• Richard Snoddy
  • Social Hazard
  • SolaFire
  • Rebecca Stark
  • Kevin Stilley
  • Cindy Swanson
  • Talking Out Of Turn
  • Justin Taylor's "Between Two Worlds"
  • Robert Tewart (StreetFishing)
  • TheoJunkie's Thoughts on Theology
  • Theology Bites
  • Through the Veil
  • Three Times a Mom
  • Voice of the Shepherd
  • Jared Wall
  • Adrian Warnock
  • David Wayne
  • Jeremy Weaver
  • Steve Weaver
  • Über-apologist James White's legendary "Pros Apologian" blog
  • Brad Williams
  • Doug Wilson
  • Writing and Living
  • Ryan Wood
  • Todd Young
  • Friday, December 21, 2007

    The Bible and Commonalities to Mythological "Stories"

    Reading this thread over on the PuritanBoard:


    What would you say to a person who claims that many stories in the bible are just particular versions of "generic myths" that turn up in mythology or legend all over the Mediterranean?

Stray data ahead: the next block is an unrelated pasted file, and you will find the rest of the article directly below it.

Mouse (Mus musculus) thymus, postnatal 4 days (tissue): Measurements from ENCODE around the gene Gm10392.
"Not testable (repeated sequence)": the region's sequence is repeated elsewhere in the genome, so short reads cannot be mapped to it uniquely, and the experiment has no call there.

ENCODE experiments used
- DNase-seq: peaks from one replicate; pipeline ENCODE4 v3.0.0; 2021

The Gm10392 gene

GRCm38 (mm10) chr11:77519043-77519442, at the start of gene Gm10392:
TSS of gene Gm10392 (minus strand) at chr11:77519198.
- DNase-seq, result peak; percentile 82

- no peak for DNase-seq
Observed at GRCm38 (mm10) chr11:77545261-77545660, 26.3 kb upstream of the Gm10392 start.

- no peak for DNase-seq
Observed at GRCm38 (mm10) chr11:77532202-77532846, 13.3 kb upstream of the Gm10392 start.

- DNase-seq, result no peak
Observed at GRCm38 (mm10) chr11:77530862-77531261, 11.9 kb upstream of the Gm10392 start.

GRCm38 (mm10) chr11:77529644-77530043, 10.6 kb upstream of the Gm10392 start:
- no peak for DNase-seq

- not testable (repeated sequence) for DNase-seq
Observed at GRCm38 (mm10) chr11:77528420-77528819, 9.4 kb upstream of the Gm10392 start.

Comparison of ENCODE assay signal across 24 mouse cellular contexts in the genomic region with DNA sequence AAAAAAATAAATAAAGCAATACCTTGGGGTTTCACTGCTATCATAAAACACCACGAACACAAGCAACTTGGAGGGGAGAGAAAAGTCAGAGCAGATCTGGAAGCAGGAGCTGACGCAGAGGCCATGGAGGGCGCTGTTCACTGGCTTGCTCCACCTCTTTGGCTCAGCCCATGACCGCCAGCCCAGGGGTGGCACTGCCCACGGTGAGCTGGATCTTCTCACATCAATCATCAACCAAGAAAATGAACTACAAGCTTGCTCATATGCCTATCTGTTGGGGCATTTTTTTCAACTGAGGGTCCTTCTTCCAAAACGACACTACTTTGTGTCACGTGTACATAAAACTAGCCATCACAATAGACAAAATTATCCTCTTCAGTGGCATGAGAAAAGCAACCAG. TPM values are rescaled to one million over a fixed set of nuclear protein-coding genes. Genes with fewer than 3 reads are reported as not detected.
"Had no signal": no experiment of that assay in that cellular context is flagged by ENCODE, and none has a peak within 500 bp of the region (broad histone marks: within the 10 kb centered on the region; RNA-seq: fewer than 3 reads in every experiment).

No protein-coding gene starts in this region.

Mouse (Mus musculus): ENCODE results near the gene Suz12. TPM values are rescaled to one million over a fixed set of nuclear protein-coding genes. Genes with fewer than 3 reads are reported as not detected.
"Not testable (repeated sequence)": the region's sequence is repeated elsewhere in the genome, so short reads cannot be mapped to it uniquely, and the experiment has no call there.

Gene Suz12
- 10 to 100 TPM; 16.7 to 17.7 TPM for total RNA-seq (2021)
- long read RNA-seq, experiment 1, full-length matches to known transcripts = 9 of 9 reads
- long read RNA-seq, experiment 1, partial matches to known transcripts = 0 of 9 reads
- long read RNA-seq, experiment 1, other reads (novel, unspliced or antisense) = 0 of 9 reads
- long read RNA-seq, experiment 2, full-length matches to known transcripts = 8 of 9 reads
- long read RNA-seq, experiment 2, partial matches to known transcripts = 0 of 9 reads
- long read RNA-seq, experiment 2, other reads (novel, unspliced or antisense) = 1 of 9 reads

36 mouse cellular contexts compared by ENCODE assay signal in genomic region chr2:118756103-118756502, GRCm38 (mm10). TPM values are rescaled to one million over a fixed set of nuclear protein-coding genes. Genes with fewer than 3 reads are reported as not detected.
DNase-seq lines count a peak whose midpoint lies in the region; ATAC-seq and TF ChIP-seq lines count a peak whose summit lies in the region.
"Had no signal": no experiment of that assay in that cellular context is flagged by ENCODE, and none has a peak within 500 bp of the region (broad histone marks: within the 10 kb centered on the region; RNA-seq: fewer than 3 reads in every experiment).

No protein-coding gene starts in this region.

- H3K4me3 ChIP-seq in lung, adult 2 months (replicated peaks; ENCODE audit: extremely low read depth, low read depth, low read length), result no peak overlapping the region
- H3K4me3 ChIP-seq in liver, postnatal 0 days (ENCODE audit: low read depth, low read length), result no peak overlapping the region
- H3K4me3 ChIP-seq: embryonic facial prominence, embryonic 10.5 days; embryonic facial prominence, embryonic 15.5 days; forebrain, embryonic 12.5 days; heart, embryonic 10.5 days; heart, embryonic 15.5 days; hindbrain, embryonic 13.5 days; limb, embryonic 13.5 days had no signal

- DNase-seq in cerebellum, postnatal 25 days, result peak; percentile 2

...

    There are other examples from Roman lore, such as the story of the false king of Latium who tried to kill Romulus and Remus, the true heirs to the throne (Herod and Jesus). They were put in a basket and sent down the river Tiber to die but eventually found in the reeds (Moses) by a shepherd.

    How should I respond to someone who uses such stories to discredit the bible?

    Which elicited this excellent response from the Rev. Bruce G. Buchanan:

    You could start by asking the person positing the "objection" to formulate his objection precisely, so that it can be analyzed.